“It is true that many recovering patients go through episodes of depression, and my wife was no exception; after all, a truly terrible thing has happened to them. But… (and here’s where the caregivers come in) these do not have to be permanent, or even prolonged. [A note of caution here: many patients with aphasia cry a lot in the first weeks after losing their speech; this is not necessarily a sign of depression]. What is crucial is that the caregiver (and everyone else) tell the truth about the situation, be very supportive (without being glib or pretending the road will be easy – this is tough to carry off, but very important) and insist that the patient never give up the fight. This will sound trite, but the key element is love…. Pour it on!”

Read about his caregiving experience here.

 Stroke: A Caregiver’s Story

In 2010, Diane’s husband Bob suffered a massive stroke post-surgery. After a two-month hospital stay, Diane was faced with her first fight – to take Bob home rather than have him go to a nursing home, which is where the doctor and hospital were pushing for him to go. Fortunately, Bob was released into her care.

Diane admittedly had “no idea what she was getting into” and faced a steep learning curve when it came to caring for Bob. She expected there to be programs and help available but was shocked to learn her husband didn’t qualify. He was too old for some, too young for others, and barely over the income level for others. She was able to bring in a Certified Nursing Assistant for four weeks to “train” her before the insurance ran out.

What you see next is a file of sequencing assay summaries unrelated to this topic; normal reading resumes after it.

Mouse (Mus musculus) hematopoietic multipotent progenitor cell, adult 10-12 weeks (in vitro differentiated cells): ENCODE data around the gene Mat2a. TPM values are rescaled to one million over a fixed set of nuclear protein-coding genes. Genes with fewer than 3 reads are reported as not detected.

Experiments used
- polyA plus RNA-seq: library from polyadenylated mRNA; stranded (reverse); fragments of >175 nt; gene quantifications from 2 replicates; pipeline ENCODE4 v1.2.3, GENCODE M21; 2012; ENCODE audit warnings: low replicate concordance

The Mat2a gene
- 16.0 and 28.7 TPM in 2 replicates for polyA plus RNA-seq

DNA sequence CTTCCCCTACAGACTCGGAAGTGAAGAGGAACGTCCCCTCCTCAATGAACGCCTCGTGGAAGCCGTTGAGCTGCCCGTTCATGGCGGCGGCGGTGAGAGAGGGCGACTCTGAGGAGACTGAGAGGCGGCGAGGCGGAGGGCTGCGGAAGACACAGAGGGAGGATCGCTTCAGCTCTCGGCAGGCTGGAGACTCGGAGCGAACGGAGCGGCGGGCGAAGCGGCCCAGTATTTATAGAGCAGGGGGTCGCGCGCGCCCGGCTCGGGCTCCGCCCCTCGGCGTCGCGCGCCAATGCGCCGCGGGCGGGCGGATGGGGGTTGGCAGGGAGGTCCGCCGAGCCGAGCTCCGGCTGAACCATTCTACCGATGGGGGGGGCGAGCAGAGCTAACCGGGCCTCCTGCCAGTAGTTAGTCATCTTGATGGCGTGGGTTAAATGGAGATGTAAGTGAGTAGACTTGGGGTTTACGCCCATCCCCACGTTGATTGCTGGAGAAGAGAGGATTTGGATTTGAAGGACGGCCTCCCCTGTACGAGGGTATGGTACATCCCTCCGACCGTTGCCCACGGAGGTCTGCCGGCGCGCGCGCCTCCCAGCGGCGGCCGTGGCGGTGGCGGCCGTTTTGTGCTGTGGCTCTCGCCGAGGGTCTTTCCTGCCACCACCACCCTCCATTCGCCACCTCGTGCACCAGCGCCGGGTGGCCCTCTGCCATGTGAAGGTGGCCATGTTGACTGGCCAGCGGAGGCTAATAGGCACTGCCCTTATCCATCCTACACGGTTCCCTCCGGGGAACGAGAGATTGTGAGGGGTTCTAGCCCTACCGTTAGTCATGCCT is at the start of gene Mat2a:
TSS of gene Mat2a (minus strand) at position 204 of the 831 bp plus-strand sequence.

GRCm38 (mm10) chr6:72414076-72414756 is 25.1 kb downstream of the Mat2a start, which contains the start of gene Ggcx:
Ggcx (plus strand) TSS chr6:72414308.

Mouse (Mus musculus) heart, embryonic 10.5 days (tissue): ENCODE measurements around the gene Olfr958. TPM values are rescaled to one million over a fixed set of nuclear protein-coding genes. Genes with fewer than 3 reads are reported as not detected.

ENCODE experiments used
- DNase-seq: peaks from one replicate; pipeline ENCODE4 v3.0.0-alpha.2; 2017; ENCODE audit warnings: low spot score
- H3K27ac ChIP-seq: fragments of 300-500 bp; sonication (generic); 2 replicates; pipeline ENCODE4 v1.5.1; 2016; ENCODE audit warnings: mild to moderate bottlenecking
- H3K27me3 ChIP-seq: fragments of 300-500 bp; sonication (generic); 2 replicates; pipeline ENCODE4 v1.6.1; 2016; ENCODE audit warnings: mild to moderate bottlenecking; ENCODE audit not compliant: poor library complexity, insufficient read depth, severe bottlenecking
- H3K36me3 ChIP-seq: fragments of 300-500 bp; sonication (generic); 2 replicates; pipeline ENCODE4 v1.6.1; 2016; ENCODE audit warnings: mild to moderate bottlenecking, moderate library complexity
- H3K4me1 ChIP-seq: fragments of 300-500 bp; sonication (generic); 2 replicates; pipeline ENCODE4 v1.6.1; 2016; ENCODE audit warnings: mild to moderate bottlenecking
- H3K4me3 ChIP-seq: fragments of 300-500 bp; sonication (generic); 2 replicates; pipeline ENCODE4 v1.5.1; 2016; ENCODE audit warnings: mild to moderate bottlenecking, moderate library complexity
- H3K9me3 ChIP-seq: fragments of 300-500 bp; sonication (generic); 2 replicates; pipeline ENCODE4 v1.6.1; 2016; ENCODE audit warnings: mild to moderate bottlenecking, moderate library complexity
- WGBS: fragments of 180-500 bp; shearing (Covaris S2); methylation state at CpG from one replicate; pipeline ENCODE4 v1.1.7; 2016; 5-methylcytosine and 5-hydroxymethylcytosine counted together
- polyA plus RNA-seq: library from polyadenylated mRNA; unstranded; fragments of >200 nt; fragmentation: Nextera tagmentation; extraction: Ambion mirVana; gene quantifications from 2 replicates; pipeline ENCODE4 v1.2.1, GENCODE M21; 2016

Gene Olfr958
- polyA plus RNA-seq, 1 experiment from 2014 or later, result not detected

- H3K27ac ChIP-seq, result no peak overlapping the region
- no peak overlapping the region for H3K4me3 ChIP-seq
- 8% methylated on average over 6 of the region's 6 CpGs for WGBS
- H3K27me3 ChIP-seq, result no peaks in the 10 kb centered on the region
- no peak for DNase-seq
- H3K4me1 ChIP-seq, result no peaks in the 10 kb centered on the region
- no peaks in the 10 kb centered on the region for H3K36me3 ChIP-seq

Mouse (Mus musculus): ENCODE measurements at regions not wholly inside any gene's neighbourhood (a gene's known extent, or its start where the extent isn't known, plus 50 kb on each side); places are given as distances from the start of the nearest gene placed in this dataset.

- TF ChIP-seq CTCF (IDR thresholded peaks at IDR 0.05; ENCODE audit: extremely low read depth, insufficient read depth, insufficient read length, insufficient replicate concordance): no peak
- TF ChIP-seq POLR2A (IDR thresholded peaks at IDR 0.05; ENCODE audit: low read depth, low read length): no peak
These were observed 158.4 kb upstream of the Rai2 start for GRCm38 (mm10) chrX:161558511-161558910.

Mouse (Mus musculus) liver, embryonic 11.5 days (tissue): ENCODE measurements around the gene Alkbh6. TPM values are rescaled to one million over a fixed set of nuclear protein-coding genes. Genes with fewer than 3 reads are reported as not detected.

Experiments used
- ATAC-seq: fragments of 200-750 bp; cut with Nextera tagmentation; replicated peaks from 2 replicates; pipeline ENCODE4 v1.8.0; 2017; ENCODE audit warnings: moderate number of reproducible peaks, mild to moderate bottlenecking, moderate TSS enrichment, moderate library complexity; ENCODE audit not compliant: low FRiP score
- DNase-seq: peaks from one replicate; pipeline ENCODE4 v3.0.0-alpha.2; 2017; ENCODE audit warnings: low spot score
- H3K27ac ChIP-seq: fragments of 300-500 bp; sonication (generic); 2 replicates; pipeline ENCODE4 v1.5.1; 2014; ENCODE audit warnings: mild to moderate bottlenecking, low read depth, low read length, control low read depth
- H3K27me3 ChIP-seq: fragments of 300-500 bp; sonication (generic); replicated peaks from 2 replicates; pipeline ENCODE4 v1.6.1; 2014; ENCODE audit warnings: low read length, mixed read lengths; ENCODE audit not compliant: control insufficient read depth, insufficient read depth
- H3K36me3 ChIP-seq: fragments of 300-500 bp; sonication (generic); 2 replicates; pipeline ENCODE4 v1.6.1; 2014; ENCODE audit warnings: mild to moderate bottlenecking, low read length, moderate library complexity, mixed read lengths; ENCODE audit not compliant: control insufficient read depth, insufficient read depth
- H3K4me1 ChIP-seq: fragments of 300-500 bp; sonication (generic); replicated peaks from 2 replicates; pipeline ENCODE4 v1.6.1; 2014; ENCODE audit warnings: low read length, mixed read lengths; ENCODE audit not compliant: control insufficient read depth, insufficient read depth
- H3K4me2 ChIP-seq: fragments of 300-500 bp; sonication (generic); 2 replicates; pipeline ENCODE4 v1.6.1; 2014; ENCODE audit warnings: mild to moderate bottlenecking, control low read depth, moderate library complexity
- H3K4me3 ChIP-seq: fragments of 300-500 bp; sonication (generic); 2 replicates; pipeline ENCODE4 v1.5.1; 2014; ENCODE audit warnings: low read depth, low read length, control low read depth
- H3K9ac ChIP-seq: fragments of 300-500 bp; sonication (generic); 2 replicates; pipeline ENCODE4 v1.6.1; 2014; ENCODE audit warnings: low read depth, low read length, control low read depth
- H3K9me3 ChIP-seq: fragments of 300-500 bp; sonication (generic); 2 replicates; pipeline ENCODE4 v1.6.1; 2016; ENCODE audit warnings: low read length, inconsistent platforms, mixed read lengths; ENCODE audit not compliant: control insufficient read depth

In this post, Diane outlines the various physical, financial and emotional challenges she faced. One of those challenges was how others treated her husband:

“Another shock was the way people treated Bob post-stroke. “Baby talking” to him as if he were a child or an idiot. Talking over his head, to me, as if he wasn’t in the room. Shouting at him – as if he couldn’t hear. The friends and family who fled – as if stroke is contagious. Bob was still the same person just trapped in a disabled body. I wanted people to treat him with respect. Speak to him normally. Include him in conversations. Have patience as it sometimes took him time to respond. To listen. Visit. Make a phone call. Only a few did. I am grateful for those few.”

Learn more about her caregiving story here.

This educational blog was provided by Boston Scientific.